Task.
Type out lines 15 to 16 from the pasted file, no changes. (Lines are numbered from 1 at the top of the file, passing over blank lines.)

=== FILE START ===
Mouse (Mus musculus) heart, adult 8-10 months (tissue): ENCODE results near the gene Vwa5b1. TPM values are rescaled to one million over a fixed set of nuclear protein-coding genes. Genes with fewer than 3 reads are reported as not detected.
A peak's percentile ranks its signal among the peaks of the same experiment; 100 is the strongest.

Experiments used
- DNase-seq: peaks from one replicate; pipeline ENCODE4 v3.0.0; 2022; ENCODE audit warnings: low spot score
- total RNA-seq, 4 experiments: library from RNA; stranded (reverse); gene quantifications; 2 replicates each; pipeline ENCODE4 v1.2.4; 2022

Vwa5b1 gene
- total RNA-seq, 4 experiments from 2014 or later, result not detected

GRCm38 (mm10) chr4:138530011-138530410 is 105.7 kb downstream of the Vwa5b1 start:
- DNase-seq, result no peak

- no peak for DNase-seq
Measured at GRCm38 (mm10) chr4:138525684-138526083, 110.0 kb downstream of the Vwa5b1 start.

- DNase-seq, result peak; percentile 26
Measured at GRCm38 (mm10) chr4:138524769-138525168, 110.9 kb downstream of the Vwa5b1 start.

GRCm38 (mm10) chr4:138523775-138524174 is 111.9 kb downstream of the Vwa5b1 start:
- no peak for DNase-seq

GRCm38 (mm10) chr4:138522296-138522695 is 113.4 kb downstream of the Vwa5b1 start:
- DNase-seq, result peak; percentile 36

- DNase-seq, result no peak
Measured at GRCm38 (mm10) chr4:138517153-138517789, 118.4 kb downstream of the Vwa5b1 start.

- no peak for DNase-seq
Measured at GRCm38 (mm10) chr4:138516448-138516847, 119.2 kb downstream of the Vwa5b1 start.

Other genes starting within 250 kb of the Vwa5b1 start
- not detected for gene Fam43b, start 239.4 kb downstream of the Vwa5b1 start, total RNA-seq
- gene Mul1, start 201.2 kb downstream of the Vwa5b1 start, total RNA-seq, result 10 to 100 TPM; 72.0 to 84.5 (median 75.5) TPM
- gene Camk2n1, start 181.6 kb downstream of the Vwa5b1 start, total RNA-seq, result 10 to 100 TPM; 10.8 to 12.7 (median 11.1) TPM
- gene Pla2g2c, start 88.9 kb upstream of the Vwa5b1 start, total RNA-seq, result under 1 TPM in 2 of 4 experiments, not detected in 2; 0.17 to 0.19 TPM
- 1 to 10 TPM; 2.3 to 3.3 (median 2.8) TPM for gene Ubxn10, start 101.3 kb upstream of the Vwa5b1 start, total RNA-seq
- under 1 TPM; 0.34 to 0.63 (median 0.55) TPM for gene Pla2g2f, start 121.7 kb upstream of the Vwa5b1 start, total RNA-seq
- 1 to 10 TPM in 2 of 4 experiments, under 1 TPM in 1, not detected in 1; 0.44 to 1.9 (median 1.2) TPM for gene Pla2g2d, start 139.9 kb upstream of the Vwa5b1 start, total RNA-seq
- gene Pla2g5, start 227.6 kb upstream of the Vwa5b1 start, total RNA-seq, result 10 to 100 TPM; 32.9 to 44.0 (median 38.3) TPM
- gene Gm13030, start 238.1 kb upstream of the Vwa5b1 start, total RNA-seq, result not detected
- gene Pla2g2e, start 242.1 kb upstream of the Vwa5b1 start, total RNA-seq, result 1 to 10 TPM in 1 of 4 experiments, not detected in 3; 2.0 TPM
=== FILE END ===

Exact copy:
- no peak for DNase-seq

GRCm38 (mm10) chr4:138522296-138522695 is 113.4 kb downstream of the Vwa5b1 start: